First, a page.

People flock to Anchorage for a few reasons—breathtaking natural beauty, incredible wildlife sightings and an abundance of active adventures. Most, however, don’t make a trip to Alaska’s largest city just for the food—it’s the most overlooked component of any Last Frontier expedition. What Anchorage lacks in superficial cosmopolitan charm it makes up for in the best possible ingredients—from the sockeye salmon caught that day to the pure, glacial water coming out of the tap. It may not have the celebrity chefs of Charleston or the world-renown reputation of New York, but it’s a city that deserves far more credit than it gets—especially in the food and drink department. On your next voyage up north, book a few more days in the quiet, charming city of Anchorage and make a stop at each of these restaurants. You’ll find yourself leaving the city full and immensely inspired.
Anchorage might be Alaska’s biggest city, but it’s still a small town—especially when it comes to the food scene. So it shouldn’t surprise you that the restaurateurs behind South Restaurant and Coffeehouse (pictured at top) are also the masterminds behind two other stops on this list—Snowcity Café and Spenard Roadhouse. What differentiates South isn’t just the décor, the slightly off the beaten path location next to an industrial plot or the vibe—it’s the menu, which has over 25 gin varietals, a rotating draft of local beer and high-end cuisine. The dishes are served tapas style and are meant to be shared, and all feature as much Alaska produce, seafood and meat as possible. Start with the house cured charcuterie board, which comes with fresh artisan cheese and stone mustard. After that, move to the truffle polenta fries (which will be almost impossible to share because of how good they are), fresh oysters or the albondigas—a mix of housemade meatballs served with roasted tomato sauce. If you can’t make up your mind, go with the tapas sampler to get a taste of everything.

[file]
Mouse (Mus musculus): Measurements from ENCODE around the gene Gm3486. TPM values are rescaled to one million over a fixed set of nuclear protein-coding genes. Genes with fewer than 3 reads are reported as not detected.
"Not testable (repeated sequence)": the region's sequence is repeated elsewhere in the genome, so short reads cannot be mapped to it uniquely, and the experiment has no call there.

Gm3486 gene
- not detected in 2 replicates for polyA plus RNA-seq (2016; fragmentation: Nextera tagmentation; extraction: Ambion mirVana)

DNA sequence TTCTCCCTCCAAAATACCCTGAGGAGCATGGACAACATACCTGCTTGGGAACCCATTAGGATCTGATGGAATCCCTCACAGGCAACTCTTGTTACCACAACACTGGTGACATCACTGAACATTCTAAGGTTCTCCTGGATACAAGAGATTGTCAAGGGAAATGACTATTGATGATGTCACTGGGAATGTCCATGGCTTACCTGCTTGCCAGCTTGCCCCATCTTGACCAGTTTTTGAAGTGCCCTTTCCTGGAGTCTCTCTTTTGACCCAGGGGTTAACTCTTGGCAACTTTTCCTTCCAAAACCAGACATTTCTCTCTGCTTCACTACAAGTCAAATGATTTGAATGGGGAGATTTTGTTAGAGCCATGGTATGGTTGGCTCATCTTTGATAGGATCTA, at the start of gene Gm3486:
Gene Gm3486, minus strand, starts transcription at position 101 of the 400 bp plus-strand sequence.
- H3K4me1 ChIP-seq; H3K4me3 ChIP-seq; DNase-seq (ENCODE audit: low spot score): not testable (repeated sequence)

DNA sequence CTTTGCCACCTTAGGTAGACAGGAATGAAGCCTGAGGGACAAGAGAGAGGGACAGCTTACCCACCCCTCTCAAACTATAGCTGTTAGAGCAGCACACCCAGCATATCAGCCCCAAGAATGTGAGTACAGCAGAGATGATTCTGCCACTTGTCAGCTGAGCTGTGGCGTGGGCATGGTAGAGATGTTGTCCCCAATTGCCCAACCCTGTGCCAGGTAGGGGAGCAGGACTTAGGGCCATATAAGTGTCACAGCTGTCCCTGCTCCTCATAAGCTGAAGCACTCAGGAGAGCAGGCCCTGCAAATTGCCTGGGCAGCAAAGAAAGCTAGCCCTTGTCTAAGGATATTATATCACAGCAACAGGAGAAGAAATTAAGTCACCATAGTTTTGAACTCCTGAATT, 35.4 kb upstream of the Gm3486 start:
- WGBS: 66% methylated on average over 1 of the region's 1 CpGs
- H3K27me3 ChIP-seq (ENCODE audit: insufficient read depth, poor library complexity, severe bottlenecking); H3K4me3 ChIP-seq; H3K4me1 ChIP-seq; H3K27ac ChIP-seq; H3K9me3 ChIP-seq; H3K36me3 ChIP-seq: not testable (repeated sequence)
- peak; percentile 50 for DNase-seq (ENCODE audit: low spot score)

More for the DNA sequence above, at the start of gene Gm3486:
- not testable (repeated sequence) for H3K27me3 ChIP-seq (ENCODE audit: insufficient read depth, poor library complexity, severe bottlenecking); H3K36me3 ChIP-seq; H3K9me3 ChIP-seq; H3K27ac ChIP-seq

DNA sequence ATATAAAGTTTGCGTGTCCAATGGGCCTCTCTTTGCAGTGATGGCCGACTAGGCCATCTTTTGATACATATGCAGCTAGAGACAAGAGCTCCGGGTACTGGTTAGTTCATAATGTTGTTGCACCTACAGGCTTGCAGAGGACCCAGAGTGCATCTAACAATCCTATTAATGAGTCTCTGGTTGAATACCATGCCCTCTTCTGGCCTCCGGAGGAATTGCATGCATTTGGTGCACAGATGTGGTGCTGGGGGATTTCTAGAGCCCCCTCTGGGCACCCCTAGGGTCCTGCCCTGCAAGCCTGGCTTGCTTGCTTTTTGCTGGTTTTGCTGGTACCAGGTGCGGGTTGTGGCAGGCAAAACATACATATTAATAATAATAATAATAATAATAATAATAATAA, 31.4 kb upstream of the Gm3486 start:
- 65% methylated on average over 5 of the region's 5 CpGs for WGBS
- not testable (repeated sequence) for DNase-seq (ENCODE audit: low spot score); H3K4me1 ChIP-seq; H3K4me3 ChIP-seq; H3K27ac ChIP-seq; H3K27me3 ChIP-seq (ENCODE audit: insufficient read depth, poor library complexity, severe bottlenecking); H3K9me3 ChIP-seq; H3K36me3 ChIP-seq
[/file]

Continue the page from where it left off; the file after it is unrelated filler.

Photo courtesy of Snowcity Café
Known throughout the city as the place Barack Obama had eggs when he was in town last September, it’s no surprise there’s often a queue outside Snowcity Café during weekend brunch hours. With a breakfast menu served all day, modern and bright décor and a location convenient to the rest of downtown, Snowcity isn’t just a favorite for tourists and visiting politicians—the locals love it, too. The eclectic menu serves all the brunch staples, like eggs Benedict, omelets and pancakes, but they all come with an Alaskan spin. The benes come loaded with house smoked salmon or Alaska king crab legs while the fluffy pancakes are filled with freshly plucked blueberries or Snow City granola.
Photo courtesy of Downtown Anchorage Association
Located right across the street from Anchorage’s performing arts center, Orso’s (which means bear in Italian) central location makes it a favorite post-theatre spot for locals and tourists. Serving up what’s best described as “Alaskan style Italian,” Orso boasts décor that is actually more reflective of a Tuscan villa than a bistro in Anchorage (you won’t find deer antlers or bear rugs anywhere). With an expansive wine cellar consisting of wines from around the world, Orso also pours fresh from the tap Glacier Brewhouse beer (thanks to its address next door to the brewery). You’d be remiss not to order a dish topped or mixed with fresh caught Alaskan seafood—like the hearty king crab mac ‘n cheese, the housemade crispy ravioli served with pesto or the fresh Alaskan sockeye with parsley and roasted garlic.
Photo courtesy of Ginger